SR review: “Day of Absence” at Congo Square Theatre

White folks wake up to a paucity of POCs in Douglas Turner Ward’s still-timely 1965 satire

Theater review by Kris Vire

Ann Joseph as the Mayor in Day of Absence

To mark its own 20th anniversary, Congo Square Theatre pays homage to one of its forebears and inspirations, New York’s Negro Ensemble Theatre, with a production of Douglas Turner Ward’s Day of Absence. The “satirical fantasy,” originally staged in tandem with another Ward one-act, Happy Ending, was the Negro Ensemble’s inaugural production in 1965.

Armed with that knowledge, you might be surprised by this production’s references to Groupons, hashtags and Kardashians—or when a genial white bumpkin wonders where all the “pox” have gone, phonetically misconstruing the initialism for “people of color.”

The premise of Ward’s satire remains the same: The white residents of a Southern town—played by black and brown actors in whiteface makeup, inverting the practice of blackface minstrelsy—wake up one morning to find all of their nonwhite neighbors, coworkers and employees vanished without a trace. Finding productivity ground to a halt, forced to care for their own children (or parents), wash their own cars and empty their own trash, the white populace grows increasingly desperate to find their missing “pox”—or import some new ones.

Meagan Dilworth and Jordan Arredondo in Day of Absence

Ward’s episodic vignettes, which toggle among a few different sets of characters, can be both pointed and broad; a bickering couple (Jordan Arredondo and Meagan Dilworth) who have no idea how to care for their baby with their nanny MIA, don’t need more than one scene to make their point, while some of the strongest bits come in interviews conducted by a straight-faced TV reporter (Dilworth again) with a fulminating televangelist (Kelvin Roston Jr.) and the local Klan leader (Bryant Hayes), the latter insistent that the people of color shouldn’t have left until he ordered them out. Ann Joseph and Ronald Conner Jr. are terrific as the blowsy, blonde-bobbed mayor and her one remaining assistant.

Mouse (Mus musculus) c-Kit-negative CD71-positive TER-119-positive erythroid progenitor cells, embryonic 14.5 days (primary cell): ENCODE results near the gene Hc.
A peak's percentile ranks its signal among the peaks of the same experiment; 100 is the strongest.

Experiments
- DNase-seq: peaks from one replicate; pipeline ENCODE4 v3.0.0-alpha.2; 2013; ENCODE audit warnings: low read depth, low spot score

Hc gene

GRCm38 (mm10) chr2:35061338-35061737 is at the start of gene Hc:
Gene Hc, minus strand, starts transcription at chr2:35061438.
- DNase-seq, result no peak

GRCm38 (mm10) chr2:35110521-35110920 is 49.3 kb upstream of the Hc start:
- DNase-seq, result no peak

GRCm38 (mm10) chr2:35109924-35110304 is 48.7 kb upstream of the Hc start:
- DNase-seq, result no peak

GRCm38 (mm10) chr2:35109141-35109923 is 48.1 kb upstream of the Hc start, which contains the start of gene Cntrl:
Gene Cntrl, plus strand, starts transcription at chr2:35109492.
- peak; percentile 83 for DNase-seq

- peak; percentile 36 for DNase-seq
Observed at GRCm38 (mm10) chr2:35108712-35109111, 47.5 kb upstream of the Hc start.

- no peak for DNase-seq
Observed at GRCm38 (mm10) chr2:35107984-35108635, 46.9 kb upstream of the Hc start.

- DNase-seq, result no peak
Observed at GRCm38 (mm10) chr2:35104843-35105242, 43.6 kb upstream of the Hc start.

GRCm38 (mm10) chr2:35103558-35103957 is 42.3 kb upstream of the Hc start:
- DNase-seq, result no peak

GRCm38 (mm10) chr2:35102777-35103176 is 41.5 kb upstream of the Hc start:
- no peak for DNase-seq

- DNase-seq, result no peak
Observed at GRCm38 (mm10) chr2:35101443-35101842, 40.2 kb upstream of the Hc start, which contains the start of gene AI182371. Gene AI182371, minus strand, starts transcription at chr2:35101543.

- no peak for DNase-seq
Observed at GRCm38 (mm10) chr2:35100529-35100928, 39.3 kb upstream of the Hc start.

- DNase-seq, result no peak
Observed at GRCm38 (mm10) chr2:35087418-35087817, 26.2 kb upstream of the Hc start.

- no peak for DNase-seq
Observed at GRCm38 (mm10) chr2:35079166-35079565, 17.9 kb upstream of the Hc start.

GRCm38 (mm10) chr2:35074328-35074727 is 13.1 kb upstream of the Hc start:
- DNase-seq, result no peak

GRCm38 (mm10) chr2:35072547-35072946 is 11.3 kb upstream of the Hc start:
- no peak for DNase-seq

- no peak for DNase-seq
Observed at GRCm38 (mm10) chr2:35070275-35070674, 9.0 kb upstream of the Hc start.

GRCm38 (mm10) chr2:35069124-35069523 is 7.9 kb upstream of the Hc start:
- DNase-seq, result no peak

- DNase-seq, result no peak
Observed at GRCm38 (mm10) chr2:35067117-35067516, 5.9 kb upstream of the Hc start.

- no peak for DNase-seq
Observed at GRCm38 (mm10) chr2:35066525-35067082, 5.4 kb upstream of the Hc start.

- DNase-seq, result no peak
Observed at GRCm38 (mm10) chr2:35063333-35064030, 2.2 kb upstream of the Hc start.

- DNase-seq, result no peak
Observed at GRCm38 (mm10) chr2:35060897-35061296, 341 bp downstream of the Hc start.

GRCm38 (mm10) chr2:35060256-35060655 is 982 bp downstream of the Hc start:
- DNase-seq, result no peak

I’m curious about the updates to the script; Ward is still living and could have penned a new iteration, but reviews of several recent productions elsewhere in the country don’t mention any such revisions. Presumably the topical references replace mid-’60s analogues that would go over our heads today, but some of the newer bits already feel like they’ve aged poorly. That can’t be said of Ward’s concept, though—even if its message is unlikely to reach those who most need to hear it.


Day of Absence

Congo Square Theatre at Victory Gardens Theater (N Lincoln Ave). By Douglas Turner Ward. Directed by Anthony Irons.

Cast: Jordan Arredondo (John, Courier), Ronald L. Conner (Luke, Jackson), Meagan Dilworth (Mary, Supervisor, Announcer), Ann Joseph (1st Operator, Mayor), Bryant Hayes (2nd Operator, Businessman, Clan), Sonya Madrigal (3rd Operator, Club Woman, Mrs. Aide), Kelvin Roston Jr. (Clem, Industrialist, Rev. Pious).

Designers: Sydney Lynne Thomas (scenic/props), Rueben D. Echoles (costumes/makeup/wigs), Levi J. Wilkins (lighting), Rick Sims (sound). Stage manager: Deya Friedman.

Running time: 1 hour 5 minutes; no intermission. Through March 22. Tickets ($35, students and seniors $25) at congosquaretheatre.org.

Photographs by Jazmyne Fountain.


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